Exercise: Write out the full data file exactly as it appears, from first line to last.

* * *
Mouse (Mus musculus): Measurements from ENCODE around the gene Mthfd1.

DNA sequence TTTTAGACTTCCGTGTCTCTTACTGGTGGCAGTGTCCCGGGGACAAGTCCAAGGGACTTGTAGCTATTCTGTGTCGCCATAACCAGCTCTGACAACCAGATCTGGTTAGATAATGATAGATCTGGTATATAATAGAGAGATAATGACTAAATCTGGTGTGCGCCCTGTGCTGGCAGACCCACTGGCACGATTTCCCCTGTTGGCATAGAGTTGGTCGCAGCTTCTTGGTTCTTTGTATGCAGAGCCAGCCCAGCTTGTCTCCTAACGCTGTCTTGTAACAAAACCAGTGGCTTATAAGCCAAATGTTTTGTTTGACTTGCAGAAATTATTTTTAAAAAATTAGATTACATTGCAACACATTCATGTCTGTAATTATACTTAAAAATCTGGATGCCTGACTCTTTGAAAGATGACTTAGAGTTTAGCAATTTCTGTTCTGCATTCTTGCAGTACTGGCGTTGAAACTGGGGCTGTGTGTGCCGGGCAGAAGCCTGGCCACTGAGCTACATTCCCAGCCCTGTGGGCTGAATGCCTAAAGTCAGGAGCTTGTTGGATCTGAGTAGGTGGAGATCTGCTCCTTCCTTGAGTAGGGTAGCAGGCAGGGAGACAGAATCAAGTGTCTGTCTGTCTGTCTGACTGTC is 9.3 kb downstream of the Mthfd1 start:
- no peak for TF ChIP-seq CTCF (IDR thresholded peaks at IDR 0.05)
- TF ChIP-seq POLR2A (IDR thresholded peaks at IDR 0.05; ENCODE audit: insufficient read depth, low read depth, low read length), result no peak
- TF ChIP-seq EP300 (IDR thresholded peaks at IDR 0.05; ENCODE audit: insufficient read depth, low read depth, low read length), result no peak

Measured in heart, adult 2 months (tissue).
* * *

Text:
Mouse (Mus musculus): Measurements from ENCODE around the gene Mthfd1.

DNA sequence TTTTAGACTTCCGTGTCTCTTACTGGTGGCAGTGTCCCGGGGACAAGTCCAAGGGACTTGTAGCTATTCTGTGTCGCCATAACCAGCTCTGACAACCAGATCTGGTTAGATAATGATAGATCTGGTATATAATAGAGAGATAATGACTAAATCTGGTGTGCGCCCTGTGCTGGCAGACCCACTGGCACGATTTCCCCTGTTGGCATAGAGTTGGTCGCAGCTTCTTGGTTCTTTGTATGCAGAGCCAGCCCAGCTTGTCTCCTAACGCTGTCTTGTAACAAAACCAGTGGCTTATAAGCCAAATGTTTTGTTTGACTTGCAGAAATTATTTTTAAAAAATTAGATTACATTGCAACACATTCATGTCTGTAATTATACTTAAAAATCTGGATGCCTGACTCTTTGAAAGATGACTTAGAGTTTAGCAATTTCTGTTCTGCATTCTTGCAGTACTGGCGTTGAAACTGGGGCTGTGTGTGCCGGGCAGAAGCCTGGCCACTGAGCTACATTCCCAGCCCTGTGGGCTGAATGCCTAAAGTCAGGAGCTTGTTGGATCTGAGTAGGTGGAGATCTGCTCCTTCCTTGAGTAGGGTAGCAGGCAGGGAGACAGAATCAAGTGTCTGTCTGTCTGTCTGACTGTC is 9.3 kb downstream of the Mthfd1 start:
- no peak for TF ChIP-seq CTCF (IDR thresholded peaks at IDR 0.05)
- TF ChIP-seq POLR2A (IDR thresholded peaks at IDR 0.05; ENCODE audit: insufficient read depth, low read depth, low read length), result no peak
- TF ChIP-seq EP300 (IDR thresholded peaks at IDR 0.05; ENCODE audit: insufficient read depth, low read depth, low read length), result no peak

Measured in heart, adult 2 months (tissue).